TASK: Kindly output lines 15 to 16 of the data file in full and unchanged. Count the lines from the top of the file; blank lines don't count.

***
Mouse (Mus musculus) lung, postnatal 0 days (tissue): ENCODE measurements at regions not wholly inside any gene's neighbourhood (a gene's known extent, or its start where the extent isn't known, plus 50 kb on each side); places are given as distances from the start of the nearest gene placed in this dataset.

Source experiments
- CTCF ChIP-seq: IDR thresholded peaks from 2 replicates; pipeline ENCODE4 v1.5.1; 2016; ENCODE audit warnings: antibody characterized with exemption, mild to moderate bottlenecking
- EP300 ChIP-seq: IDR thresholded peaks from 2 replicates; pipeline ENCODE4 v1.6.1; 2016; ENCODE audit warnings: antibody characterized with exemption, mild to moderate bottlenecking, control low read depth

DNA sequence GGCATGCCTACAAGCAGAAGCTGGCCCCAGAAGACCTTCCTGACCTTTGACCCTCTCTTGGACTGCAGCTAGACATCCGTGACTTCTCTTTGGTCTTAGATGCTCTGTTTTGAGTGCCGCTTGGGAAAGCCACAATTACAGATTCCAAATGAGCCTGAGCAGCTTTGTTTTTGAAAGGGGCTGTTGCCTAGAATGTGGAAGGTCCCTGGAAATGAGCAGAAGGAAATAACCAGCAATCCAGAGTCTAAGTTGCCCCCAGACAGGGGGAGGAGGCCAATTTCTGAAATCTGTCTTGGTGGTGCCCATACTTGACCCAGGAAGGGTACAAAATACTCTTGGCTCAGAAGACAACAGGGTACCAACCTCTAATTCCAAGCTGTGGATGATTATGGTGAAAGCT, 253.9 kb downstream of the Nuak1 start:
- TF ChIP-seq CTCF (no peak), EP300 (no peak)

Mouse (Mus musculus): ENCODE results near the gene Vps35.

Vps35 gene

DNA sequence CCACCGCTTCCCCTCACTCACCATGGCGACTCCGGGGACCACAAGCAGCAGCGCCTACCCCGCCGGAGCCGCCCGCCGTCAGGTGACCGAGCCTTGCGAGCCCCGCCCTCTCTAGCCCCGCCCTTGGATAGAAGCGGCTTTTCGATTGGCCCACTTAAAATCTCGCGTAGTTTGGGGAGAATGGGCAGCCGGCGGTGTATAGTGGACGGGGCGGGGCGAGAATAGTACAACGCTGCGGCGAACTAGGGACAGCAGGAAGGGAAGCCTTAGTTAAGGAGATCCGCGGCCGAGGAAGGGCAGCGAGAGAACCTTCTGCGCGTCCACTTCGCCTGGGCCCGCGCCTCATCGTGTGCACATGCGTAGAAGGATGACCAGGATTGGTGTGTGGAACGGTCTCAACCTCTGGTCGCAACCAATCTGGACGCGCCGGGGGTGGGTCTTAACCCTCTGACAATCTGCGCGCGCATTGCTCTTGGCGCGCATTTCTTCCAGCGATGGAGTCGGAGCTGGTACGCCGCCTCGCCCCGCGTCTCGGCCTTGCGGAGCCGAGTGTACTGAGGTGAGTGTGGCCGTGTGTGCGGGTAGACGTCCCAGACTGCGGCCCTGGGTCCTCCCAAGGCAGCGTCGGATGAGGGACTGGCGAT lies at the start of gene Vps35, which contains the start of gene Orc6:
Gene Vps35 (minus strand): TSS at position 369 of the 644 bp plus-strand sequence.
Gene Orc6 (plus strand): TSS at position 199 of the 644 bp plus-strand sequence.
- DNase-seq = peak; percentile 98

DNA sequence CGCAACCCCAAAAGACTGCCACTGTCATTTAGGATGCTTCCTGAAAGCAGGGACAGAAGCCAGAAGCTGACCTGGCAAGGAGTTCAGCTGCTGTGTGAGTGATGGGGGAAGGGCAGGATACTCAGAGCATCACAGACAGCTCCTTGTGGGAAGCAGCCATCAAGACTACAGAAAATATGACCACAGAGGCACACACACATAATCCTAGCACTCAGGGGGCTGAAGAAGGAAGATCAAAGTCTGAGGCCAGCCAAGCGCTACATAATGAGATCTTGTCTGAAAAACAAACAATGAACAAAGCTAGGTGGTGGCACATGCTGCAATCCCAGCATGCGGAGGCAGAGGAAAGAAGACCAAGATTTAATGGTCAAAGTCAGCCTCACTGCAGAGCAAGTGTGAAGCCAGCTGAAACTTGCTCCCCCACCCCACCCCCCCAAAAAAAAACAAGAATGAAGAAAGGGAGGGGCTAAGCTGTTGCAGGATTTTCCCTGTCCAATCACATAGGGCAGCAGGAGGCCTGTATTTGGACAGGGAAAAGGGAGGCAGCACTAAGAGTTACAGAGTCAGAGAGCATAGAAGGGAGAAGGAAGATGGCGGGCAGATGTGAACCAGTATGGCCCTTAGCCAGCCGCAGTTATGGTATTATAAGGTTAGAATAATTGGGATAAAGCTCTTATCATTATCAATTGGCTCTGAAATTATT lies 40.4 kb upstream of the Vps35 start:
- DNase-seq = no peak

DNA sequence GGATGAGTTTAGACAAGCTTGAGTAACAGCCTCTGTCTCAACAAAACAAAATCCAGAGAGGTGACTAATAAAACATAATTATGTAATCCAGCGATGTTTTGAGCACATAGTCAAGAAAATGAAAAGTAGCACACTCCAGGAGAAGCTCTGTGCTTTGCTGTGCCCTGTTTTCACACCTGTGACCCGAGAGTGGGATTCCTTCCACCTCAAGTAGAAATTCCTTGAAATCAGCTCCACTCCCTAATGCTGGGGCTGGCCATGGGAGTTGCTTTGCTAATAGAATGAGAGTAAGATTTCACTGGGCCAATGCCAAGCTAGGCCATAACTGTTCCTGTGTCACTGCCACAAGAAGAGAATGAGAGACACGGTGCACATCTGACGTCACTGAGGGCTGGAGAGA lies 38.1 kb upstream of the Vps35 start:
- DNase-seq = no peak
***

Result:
DNA sequence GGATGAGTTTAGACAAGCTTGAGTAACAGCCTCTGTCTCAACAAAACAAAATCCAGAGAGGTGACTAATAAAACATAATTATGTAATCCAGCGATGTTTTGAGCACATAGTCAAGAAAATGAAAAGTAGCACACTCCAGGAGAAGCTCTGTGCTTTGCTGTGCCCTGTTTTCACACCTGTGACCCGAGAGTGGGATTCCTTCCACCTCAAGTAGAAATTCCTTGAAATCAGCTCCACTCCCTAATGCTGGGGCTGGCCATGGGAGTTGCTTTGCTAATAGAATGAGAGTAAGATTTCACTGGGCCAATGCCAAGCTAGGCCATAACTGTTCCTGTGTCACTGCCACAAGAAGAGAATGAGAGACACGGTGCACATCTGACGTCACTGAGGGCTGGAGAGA lies 38.1 kb upstream of the Vps35 start:
- DNase-seq = no peak